June 30, 2014 10:15 AM | By Justin Couture, MSN Autos editor

2015 Jaguar F-Type Coupe road test



2015 Jaguar F-Type V8 R Coupe (© Photo: Justin Couture)
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  • 2015 Jaguar F-Type V8 R Coupe (© Photo: Justin Couture)
  • 2015 Jaguar F-Type V8 R Coupe (© Photo: Justin Couture)
  • 2015 Jaguar F-Type V8 R Coupe (© Photo: Justin Couture)
  • 2015 Jaguar F-Type V8 R Coupe (© Photo: Justin Couture)
  • 2015 Jaguar F-Type V8 R Coupe (© Photo: Justin Couture)
  • 2015 Jaguar F-Type V8 R Coupe (© Photo: Justin Couture)
  • 2015 Jaguar F-Type V8 R Coupe (© Photo: Justin Couture)
  • 2015 Jaguar F-Type V8 R Coupe (© Photo: Justin Couture)
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2015 Jaguar F-Type V8 R Coupe

Jaguar delivers the sports car we've been waiting for

2015 Jaguar F-Type V8 R Coupe (© Photo: Justin Couture)

Los Angeles, Calif. – One by one, they arrive. Long doors swing open, and shoes hit the ground. Every driver, young, old, male, female, has a smile on his face – even some of the queasy looking passengers, who’ve yet to recover after a blast through the snaking Angeles Crest Highway. That’s a good sign for Jaguar, a company that’s in the process of turning the luxury sports car market on its head with the F-Type.

Heading out of Los Angeles earlier in the day, the F-Type didn’t produce smiles so much as it slackened jaws and swiveled heads. Rightly so. This is one of the best-looking cars on the road. Three years ago, the F-Type Coupe debuted as the C-X16 Concept and, remarkably, the car – right down to the roof line and hatch – has made it into production. Only millimetres separate the concept from the car you can buy. With its arched roof sweeping down to meet its E-Type-inspired tail lights, there isn’t a bad angle on it. Buy one and expect to spend a great deal of time just staring at it. It’s gorgeous.

A family of three

2015 Jaguar F-Type V6 S Coupe (© Photo: Justin Couture)

The F-Type Coupe may look like a six-figure supercar, but you don’t have to be a millionaire to buy one. Pricing starts at $72,900 for the base V6, rising to $84,900 for the S. Both six-cylinder coupes are $4,000 less dear than their drop-top equivalents.

Mechanically speaking, the V6 and V6 S Coupe are identical to the Roadster, offering up supercharged thrills in 340- and 380-hp forms. Both come mated to an eight-speed ZF QuickShift automatic transmission. But don’t think the extra cash to upgrade to the S is merely a re-flashed computer chip and a few additional lashings of leather; your $12,000 nets you a car that’s a calibre above in performance.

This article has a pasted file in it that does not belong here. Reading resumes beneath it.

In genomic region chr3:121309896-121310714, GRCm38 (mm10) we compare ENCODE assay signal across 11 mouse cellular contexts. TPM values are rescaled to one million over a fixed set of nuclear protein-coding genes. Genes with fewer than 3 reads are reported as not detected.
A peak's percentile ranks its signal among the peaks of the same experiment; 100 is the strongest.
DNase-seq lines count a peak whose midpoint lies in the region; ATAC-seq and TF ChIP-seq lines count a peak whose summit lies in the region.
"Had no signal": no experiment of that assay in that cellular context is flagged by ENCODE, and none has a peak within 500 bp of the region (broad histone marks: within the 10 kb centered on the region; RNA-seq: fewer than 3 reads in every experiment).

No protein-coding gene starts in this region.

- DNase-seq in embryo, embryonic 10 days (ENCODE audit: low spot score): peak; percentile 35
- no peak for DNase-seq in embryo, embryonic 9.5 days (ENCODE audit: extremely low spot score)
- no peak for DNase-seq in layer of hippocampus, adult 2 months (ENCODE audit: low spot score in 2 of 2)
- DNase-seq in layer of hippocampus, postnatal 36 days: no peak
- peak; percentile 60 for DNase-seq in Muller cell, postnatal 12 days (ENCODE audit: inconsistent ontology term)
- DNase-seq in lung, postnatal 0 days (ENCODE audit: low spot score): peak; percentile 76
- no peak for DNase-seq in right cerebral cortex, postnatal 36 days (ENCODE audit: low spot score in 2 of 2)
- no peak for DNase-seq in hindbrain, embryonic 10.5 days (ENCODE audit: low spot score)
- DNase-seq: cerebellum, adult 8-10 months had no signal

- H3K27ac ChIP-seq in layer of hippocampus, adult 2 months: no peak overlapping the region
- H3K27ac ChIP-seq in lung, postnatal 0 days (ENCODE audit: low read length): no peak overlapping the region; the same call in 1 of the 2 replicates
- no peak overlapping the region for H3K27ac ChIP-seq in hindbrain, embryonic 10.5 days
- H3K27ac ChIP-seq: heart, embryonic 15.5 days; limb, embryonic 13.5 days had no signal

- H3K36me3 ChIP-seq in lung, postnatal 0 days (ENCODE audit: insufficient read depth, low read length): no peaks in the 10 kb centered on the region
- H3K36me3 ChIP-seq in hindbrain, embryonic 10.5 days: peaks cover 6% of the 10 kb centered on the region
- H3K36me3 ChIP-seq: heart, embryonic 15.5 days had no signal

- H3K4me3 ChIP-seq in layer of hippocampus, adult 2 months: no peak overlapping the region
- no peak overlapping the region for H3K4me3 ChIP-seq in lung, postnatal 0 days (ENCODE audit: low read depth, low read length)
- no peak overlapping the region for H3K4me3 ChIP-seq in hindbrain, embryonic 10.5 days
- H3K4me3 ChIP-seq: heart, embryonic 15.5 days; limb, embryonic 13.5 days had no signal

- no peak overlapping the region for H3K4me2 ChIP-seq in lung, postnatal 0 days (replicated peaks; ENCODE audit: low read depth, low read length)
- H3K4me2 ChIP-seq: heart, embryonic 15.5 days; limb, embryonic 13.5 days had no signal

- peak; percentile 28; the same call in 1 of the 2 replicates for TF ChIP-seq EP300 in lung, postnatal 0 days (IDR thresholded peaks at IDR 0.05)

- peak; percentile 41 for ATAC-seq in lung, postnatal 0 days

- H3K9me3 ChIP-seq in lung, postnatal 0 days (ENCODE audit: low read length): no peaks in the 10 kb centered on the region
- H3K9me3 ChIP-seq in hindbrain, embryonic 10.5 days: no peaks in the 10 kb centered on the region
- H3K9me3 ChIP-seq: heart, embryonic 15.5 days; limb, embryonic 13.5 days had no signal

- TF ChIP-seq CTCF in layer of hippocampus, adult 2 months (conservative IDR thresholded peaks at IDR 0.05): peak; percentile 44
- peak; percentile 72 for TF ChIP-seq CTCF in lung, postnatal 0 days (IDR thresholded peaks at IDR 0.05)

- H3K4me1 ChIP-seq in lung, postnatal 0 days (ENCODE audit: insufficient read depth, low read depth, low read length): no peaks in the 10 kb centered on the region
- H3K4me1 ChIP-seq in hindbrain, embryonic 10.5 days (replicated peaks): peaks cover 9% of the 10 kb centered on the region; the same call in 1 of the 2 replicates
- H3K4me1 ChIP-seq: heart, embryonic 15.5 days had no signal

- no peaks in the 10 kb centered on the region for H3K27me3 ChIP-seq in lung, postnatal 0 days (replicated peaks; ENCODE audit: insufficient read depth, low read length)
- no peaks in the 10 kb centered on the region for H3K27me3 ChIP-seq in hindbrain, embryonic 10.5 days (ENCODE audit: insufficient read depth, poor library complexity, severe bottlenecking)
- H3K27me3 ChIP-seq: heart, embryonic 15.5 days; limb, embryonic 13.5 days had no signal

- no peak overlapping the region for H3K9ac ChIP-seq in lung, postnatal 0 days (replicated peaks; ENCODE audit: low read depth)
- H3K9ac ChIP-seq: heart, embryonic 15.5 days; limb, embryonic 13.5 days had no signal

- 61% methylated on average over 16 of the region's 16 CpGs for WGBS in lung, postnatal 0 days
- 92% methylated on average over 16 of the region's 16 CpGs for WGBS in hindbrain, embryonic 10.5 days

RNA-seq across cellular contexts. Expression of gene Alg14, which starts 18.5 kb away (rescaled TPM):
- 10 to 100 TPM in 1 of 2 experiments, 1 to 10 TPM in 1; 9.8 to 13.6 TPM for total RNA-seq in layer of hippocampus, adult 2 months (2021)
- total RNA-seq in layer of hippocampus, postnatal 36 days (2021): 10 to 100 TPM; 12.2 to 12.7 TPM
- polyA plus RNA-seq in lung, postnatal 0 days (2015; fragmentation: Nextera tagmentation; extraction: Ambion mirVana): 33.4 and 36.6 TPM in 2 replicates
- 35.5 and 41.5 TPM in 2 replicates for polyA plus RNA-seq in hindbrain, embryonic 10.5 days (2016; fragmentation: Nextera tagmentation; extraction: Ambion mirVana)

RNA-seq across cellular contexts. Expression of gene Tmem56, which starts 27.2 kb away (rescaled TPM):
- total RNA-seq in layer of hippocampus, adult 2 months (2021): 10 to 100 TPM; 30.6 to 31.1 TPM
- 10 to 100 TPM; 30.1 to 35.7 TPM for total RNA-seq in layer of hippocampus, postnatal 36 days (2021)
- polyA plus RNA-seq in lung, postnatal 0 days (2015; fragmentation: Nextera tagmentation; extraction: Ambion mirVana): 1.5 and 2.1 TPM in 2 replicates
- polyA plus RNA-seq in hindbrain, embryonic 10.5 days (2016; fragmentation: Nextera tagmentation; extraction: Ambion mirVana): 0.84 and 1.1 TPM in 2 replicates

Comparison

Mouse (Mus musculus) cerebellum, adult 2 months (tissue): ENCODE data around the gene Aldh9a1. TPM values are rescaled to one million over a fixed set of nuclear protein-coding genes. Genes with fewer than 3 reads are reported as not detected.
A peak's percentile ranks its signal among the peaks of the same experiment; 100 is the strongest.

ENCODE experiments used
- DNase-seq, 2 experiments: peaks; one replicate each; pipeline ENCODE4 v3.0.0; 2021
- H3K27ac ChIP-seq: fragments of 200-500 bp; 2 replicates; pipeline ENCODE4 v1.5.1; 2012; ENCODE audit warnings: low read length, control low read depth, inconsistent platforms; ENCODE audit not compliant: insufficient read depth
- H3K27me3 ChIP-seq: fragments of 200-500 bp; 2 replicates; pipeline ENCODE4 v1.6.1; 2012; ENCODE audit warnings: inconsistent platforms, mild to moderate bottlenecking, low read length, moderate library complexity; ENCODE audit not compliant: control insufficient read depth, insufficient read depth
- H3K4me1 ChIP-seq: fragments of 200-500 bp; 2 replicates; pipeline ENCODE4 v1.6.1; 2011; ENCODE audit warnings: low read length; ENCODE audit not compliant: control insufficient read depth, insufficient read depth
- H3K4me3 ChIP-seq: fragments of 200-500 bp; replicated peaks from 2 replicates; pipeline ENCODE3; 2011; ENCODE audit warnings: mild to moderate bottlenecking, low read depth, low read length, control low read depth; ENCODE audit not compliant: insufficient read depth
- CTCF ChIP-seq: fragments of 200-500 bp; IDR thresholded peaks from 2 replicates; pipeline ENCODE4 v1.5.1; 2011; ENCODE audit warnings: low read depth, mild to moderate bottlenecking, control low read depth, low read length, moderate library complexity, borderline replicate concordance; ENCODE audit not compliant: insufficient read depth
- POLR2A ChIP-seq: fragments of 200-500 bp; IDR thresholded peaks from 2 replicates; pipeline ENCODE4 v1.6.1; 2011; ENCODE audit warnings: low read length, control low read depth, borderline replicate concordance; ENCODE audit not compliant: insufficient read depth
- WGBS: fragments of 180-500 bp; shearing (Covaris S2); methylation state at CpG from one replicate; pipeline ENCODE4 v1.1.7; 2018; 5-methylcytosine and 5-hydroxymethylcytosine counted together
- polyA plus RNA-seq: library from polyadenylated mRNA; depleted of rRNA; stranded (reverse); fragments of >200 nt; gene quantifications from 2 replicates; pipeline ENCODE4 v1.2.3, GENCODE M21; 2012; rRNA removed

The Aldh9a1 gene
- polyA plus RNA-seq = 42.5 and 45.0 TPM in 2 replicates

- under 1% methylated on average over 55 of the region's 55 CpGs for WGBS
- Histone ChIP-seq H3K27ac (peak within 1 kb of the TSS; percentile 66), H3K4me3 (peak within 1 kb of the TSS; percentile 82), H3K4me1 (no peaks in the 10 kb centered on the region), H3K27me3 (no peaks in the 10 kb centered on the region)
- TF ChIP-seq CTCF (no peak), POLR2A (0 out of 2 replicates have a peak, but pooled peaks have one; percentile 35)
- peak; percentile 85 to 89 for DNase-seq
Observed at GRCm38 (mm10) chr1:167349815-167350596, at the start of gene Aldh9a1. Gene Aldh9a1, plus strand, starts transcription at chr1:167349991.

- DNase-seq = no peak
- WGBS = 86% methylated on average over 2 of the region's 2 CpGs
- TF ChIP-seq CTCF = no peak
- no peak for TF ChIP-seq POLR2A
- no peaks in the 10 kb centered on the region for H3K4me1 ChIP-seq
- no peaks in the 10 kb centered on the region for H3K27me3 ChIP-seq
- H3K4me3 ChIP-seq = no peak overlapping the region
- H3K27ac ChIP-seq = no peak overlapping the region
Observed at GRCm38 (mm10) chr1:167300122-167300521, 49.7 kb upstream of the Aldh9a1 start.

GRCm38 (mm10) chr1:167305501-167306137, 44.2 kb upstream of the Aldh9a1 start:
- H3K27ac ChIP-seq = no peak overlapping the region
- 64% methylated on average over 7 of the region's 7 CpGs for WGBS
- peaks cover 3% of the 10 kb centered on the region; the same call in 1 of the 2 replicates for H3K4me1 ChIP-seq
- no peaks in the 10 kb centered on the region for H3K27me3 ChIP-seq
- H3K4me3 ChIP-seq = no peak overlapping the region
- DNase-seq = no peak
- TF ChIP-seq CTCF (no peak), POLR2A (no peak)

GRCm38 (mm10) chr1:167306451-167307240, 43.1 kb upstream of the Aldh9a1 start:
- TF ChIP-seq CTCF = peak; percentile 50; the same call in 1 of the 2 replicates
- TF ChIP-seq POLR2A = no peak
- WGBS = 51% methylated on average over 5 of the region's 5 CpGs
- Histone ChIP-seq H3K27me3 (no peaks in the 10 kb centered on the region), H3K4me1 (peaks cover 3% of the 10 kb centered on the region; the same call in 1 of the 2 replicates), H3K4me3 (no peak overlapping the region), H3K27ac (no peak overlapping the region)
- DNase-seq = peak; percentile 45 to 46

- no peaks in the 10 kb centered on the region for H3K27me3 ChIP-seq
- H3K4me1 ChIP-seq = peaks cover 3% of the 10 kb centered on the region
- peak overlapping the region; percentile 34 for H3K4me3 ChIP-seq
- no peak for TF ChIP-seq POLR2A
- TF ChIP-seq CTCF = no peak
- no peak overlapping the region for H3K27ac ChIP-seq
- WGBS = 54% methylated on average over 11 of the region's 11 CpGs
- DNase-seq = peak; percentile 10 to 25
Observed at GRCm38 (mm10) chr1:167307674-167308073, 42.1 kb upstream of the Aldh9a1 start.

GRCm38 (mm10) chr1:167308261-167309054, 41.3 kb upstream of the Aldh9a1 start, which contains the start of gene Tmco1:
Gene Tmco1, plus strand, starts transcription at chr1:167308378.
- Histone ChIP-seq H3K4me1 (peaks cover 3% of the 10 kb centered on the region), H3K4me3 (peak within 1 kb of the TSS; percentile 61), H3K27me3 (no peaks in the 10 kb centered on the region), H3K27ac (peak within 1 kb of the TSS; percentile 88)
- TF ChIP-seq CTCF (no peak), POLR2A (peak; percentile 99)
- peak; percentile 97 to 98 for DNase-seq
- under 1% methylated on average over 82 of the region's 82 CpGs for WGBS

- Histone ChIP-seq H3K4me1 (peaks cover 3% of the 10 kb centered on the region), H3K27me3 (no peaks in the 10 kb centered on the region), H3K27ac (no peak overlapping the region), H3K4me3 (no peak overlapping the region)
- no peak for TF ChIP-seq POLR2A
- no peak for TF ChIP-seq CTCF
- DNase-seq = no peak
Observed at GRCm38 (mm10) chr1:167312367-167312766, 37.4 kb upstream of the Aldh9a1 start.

Out goes the open differential, and in comes a proper mechanical limited-slip differential; the final drive ratio is geared for friskier acceleration, and a special sports exhaust is present. Active dampers are also included in the package. While the S gets bigger brakes as standard, you can spec it with carbon ceramic brakes – an option that will set you back the price of a new Honda Civic if you toss in the optional Performance Package ($17,500). You also get forged lightweight alloy wheels, too.

R is feral

2015 Jaguar F-Type V8 R Coupe (© Photo: Justin Couture)

Where the Roadster and Coupe deviate is at the upper end of the range. Instead of the V8 S Roadster, there’s the racier-sounding V8 R, and it is the only member of the F-Type Coupe family to cost more than its open-top variant ($109,900 vs. $100,900). Both models have the same basic V8 engine, a 5.0-litre with a supercharger, but the R draws its motor from the XFR-S. Not that you could call the V8 S a slouch with 495 hp, but the R verges on steroidal with 550 hp. That’s good for a 0-100 km/h time of four seconds on the nose and a top speed of 300 km/h.

The R is not just a thing of power: it comes packing a fair bit of science. As with the V8 Roadster, the R has Jaguar’s electronically controlled limited-slip differential, which is capable of going from fully open to fully locked in just 200 milliseconds, but this second-gen version is even faster and more incisive in its actuation to lend the car a more precise feel. The Coupe also debuts Jaguar’s new torque vectoring system, which kicks in at high speed to reduce understeer, while active braking control improves agility at low speeds by applying the brakes to the inner rear wheel.

(Continued): The art of roofing
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